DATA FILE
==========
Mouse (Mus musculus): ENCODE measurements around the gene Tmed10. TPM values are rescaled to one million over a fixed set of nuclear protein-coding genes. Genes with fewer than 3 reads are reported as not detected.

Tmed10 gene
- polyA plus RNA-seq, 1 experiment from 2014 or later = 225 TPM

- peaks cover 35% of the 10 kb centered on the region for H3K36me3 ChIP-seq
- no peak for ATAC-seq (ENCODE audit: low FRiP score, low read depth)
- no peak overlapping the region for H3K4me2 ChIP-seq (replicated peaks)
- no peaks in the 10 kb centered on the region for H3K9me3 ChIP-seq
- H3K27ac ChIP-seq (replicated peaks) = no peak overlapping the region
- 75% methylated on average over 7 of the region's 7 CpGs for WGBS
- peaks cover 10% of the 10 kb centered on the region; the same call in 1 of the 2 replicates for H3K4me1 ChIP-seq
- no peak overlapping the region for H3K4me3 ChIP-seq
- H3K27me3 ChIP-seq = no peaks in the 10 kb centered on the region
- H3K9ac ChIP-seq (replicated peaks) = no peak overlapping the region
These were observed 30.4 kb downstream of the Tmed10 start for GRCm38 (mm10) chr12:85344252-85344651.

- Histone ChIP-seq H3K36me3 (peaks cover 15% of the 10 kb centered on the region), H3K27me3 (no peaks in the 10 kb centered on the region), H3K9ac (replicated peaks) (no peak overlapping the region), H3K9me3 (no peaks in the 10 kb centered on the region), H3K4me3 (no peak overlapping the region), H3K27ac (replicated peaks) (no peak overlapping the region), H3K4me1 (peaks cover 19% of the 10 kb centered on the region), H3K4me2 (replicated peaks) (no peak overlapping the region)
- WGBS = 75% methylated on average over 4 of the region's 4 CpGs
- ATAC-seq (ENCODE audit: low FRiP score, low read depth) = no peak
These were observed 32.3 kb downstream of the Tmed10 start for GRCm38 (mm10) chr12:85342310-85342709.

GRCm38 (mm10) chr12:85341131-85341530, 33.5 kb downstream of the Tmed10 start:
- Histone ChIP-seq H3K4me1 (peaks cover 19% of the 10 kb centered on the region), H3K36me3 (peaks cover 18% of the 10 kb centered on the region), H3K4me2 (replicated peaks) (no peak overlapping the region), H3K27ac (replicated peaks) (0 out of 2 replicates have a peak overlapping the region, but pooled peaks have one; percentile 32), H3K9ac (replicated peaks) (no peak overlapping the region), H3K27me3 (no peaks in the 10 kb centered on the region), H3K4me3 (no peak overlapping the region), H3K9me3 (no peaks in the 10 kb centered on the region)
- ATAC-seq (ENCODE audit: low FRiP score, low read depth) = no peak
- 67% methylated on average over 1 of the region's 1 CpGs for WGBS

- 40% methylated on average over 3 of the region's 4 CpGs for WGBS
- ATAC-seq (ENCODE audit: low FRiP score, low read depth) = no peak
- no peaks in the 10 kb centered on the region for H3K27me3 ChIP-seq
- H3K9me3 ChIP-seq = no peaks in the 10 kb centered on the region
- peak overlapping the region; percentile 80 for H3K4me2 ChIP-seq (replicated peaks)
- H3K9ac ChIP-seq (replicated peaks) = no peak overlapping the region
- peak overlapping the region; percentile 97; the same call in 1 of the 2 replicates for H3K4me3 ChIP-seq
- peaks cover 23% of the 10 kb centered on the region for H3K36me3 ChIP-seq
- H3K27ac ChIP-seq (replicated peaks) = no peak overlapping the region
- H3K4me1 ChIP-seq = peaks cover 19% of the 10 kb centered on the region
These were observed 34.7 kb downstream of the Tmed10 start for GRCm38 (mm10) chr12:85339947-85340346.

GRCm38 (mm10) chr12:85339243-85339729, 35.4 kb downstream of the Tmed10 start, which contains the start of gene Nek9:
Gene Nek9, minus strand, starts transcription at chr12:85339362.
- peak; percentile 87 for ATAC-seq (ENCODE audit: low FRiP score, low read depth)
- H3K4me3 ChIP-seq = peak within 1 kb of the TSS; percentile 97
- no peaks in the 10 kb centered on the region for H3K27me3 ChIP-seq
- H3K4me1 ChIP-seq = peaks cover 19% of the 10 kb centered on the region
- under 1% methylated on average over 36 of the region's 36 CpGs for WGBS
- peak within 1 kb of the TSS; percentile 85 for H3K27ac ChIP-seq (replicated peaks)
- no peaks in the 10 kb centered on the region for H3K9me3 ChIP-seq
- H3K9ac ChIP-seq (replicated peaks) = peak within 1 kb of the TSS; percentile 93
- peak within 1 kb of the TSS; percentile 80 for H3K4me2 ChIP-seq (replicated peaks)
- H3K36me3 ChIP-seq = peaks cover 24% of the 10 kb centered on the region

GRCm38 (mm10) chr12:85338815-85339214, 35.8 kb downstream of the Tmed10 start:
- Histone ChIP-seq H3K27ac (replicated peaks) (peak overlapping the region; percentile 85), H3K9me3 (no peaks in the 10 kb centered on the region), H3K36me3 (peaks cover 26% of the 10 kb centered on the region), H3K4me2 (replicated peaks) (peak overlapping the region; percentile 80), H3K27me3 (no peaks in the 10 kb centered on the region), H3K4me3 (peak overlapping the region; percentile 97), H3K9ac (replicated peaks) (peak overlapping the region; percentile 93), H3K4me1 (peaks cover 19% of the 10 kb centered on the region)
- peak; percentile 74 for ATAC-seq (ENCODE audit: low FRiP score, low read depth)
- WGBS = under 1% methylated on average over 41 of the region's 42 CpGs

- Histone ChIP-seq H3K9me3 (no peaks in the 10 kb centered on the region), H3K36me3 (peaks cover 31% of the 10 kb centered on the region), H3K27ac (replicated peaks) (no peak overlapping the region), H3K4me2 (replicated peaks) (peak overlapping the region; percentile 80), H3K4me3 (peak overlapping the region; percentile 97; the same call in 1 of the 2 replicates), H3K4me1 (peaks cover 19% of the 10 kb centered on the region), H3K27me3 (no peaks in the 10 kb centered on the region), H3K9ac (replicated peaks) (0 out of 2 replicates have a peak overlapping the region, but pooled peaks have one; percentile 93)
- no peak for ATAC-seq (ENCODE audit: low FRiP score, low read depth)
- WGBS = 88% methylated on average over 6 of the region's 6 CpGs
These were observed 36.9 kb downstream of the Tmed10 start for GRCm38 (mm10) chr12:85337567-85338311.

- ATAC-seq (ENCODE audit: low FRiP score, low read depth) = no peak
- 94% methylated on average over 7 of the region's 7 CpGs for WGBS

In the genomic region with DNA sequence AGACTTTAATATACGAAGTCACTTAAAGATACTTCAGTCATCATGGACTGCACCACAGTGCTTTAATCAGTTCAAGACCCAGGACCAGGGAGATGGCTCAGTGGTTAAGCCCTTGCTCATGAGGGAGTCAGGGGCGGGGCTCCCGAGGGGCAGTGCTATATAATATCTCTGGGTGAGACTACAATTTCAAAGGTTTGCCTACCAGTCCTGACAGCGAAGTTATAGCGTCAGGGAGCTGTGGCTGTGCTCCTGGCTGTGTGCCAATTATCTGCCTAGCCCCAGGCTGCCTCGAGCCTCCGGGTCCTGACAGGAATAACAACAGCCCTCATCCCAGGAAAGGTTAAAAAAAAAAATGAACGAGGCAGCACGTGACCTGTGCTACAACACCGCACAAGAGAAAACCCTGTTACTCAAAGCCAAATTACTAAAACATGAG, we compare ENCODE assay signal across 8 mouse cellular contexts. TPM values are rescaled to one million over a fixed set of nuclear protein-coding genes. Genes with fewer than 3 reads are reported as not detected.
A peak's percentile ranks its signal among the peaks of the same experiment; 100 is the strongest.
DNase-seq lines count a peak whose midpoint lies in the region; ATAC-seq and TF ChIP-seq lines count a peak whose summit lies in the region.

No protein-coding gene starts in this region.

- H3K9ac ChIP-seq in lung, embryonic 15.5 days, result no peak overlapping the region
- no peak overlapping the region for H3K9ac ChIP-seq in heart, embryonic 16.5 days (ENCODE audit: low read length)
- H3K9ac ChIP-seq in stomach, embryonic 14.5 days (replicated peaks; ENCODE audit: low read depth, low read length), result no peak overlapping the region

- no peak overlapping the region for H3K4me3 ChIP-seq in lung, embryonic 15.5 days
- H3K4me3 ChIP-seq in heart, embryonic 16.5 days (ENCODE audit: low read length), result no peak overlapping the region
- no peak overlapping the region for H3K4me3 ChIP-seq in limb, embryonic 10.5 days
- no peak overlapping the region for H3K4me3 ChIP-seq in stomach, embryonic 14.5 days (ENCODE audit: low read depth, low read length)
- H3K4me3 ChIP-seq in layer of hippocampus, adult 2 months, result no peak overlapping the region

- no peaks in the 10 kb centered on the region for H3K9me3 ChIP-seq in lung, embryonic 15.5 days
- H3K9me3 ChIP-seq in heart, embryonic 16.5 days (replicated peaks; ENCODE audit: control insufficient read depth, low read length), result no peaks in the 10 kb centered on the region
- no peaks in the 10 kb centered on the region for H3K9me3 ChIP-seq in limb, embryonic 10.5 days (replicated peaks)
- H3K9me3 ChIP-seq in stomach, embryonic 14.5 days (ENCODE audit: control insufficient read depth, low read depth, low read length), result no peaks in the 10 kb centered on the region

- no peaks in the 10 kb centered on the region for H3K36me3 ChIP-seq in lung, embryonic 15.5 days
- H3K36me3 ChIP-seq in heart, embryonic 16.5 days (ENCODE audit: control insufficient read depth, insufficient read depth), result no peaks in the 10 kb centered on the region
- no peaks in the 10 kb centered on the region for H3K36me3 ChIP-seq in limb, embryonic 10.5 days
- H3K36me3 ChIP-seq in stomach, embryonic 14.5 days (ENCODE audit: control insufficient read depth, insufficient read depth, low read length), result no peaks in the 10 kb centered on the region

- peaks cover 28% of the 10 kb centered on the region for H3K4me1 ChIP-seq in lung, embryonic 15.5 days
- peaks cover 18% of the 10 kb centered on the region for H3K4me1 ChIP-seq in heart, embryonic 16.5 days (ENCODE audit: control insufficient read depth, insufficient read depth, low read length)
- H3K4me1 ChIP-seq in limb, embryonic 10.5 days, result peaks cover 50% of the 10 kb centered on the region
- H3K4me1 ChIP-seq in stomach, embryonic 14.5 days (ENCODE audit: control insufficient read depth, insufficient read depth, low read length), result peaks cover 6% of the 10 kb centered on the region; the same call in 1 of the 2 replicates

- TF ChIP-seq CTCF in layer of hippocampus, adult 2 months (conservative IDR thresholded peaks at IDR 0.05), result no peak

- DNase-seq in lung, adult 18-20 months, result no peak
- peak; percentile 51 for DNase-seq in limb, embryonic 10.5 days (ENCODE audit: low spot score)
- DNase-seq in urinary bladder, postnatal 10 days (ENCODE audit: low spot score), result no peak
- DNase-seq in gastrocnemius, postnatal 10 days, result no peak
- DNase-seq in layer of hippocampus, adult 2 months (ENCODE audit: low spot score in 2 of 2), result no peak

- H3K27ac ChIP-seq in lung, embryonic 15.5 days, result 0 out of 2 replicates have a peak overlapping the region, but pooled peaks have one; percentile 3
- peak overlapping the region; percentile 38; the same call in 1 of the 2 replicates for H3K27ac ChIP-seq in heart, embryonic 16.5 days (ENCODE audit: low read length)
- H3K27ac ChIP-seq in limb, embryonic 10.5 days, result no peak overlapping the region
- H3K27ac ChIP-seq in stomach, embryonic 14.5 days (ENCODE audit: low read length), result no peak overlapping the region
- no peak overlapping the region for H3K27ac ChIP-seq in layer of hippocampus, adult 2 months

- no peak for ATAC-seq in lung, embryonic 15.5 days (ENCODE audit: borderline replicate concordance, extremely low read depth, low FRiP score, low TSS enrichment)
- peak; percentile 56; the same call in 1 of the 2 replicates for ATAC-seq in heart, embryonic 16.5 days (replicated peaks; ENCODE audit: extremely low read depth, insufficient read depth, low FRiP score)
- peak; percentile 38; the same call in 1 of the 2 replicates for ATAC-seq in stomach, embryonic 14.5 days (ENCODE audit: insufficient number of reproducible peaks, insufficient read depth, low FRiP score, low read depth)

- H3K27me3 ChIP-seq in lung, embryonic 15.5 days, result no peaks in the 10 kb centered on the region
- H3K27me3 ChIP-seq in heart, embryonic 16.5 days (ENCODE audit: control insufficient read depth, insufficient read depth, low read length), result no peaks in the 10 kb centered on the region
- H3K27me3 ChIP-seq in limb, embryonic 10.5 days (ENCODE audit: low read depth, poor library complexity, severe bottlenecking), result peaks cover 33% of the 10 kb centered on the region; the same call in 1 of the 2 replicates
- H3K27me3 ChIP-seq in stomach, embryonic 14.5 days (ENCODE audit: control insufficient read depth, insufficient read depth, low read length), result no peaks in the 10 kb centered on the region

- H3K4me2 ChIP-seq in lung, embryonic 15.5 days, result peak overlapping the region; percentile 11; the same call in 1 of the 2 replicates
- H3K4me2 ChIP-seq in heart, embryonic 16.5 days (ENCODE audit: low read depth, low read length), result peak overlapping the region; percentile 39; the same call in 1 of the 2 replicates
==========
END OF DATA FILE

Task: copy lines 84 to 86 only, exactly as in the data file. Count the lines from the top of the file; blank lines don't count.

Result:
- DNase-seq in gastrocnemius, postnatal 10 days, result no peak
- DNase-seq in layer of hippocampus, adult 2 months (ENCODE audit: low spot score in 2 of 2), result no peak

- H3K27ac ChIP-seq in lung, embryonic 15.5 days, result 0 out of 2 replicates have a peak overlapping the region, but pooled peaks have one; percentile 3